A reading list of texts about public architecture might simply focus on monographs about particular building types: parliaments and art galleries, for example. However, we feel it is more appropriate to discuss public architecture in relation to the public realm, and society more broadly. To do this it is necessary to engage with the vast literature on public space. Key contemporary debates in this area are diverse. Some scholars are interested in the increasing prevalence of surveillance to address the perceived threat of terrorism. In the wake of the Arab Spring, and amid concerns over the rise of populism, or the democratic deficit, other academics made links between public space, political activism, and the health of democracy. Critics and supporters of technological change have, in equal measure, explored the impact of public services shifting online, noting the implications for buildings that formerly served the public realm. Others still are more interested in analyzing the results of neoliberal policies that have seen a paucity of bold, government-led building projects. This has left the burden of creating public space to interested individuals and communities, creating either temporary interventions and grassroots projects in ‘leftover’ spaces, or fostering the ever-increasing rise of privately-managed public spaces.
Here we focus on a particular aspect of public space literature that deals with public architecture and its relationship to the social. In other words, this literature explores how public buildings provide both internal and external places for community interaction and participation in city life. They examine building types as complex and diverse as train stations, municipal offices, courthouses, town halls, market places, post offices, community centers, museums and exhibition halls. These buildings often fulfill important civic functions and are the symbolic expression of a public realm. The annotated list of literature includes some classic texts on the topic, as well as some more recent offerings, with some further readings indicated at the end. We do not suggest that this list is, by any means, exhaustive. Instead, it focuses on texts we have found useful to help conceptualize how public architecture can be designed to support or hinder the social, and how the enjoyment and production of public space is implicated with perceptions of power and social order.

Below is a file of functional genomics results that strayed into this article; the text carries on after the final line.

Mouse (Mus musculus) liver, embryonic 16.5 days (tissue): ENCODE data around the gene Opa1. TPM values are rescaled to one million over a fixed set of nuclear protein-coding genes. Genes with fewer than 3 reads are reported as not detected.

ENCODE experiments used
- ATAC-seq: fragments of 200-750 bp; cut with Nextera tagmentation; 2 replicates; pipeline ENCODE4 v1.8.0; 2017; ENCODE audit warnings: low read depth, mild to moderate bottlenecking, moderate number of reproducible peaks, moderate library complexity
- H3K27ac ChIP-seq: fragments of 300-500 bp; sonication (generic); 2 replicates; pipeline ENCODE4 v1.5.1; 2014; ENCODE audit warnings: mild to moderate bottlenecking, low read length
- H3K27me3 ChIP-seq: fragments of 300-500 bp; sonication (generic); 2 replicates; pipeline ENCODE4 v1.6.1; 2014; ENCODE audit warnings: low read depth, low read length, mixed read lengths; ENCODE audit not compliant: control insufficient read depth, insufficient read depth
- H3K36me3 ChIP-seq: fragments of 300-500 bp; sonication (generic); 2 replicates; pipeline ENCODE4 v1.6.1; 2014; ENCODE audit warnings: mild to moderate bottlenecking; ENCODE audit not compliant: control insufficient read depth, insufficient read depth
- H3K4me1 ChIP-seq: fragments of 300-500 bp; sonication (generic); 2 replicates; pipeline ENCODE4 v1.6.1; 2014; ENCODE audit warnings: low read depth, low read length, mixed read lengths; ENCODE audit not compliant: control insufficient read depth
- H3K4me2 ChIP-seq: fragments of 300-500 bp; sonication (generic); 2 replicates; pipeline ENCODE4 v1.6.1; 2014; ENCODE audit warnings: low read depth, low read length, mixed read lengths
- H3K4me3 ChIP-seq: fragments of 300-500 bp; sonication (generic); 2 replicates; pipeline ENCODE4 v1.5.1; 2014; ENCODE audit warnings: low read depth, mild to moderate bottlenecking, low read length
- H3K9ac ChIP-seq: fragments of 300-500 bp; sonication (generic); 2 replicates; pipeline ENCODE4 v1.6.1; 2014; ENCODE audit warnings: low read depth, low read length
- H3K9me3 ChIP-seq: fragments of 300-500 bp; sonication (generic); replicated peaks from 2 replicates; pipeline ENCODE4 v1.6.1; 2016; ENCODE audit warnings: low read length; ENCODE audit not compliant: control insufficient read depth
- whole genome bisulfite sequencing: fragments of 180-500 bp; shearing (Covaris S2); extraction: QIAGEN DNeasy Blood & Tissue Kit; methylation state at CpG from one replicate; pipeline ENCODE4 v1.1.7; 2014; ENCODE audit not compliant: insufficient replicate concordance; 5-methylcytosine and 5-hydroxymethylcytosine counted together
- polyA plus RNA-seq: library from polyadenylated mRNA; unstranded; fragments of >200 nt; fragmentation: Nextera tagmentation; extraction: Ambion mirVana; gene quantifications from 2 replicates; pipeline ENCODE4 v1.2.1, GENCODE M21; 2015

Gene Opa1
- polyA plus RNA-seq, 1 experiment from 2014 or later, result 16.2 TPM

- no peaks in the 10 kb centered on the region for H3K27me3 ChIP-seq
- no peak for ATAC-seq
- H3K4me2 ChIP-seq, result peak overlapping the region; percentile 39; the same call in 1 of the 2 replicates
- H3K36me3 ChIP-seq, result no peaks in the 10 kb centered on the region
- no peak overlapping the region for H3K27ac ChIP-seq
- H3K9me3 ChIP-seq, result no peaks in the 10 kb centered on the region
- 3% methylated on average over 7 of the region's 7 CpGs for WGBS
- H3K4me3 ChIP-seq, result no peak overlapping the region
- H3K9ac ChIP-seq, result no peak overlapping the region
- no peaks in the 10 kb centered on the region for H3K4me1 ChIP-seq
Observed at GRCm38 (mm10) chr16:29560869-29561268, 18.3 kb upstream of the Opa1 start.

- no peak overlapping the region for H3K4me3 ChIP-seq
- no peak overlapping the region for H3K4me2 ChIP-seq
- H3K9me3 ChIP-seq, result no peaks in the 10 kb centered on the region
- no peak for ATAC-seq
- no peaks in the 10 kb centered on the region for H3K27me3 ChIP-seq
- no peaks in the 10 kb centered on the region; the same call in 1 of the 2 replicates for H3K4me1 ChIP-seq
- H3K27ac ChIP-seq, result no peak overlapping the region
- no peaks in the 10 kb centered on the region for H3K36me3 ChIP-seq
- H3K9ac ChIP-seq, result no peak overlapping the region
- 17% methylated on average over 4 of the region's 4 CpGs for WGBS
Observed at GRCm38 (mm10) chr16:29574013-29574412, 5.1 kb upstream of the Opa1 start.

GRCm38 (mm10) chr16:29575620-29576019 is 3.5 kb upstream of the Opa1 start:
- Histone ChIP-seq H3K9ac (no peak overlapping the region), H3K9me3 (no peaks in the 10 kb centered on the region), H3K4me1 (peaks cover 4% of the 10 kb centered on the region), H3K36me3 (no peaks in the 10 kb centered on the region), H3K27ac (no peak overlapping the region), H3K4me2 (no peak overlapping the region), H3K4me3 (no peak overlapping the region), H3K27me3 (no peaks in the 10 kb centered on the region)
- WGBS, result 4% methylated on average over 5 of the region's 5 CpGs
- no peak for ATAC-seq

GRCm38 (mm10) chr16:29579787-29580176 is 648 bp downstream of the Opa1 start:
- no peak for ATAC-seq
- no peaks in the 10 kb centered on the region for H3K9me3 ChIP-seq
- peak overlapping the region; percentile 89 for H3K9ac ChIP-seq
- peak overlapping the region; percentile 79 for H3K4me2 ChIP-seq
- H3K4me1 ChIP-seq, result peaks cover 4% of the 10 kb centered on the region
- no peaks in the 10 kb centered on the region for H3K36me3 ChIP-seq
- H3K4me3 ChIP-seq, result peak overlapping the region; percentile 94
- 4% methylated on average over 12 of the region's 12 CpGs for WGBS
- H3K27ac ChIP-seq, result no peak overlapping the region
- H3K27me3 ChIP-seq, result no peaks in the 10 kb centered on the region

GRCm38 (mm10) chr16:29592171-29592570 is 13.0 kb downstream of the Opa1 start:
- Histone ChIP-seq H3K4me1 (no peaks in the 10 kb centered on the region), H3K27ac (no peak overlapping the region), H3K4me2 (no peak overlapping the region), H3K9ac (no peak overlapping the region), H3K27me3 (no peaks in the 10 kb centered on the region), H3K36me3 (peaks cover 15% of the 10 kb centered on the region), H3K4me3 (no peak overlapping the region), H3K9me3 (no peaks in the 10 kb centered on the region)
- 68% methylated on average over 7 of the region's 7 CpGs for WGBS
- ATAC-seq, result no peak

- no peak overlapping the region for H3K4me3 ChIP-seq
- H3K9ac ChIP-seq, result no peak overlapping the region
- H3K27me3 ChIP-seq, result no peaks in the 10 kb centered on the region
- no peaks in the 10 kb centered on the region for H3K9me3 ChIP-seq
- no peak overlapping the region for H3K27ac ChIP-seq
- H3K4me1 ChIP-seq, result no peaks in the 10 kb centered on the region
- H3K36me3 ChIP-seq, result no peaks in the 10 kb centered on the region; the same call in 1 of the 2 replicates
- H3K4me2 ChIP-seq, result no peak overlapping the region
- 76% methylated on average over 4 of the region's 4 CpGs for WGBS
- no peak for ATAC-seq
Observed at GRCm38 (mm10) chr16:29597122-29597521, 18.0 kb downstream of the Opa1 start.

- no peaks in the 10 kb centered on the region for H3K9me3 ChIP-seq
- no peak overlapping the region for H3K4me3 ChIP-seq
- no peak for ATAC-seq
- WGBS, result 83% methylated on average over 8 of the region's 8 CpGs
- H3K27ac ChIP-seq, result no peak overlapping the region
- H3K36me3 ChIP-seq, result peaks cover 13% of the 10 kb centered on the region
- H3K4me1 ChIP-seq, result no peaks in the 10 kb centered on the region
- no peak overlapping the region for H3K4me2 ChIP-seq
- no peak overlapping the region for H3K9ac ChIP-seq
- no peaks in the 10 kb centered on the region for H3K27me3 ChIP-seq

[Image: One Central Park, Sydney, by Nick-D.]
I. KEY READINGS
Lessons for Students in Architecture
In this heavily illustrated and very accessible book, public architecture is treated by Hertzberger along a spectrum of spaces from the intensely private to the public square. While the book primarily focuses on public areas created in between, and adjacent to, private dwellings and workplaces, it also covers major public spaces such as galleries, exhibition halls and shopping arcades. The text invites the reader into a particular way of thinking about designing architecture for the public that emphasises the haptic, the social, and the way people inhabit space. Case studies are interspersed with analytic sketches to illustrate particular proximities, architectural devices and formal planning that facilitate particular types of interactions. Unlike many architectural publications, most of the photos of buildings and spaces used show people. Photos are not there to highlight the building’s material qualities so much as to show how the building has been adapted by individual users and how people occupy space in diverse ways. In a nod perhaps to JJ Gibson’s concept of ‘affordances’, this technique beautifully illustrates the ways in which "The architect must take into account all those different types of usage, as well as the feelings and wishes of all sorts of categories of people: of all ages, each with its specific pattern of expectations, its own possibilities and restrictions."
The Social Logic of Space
Cambridge University Press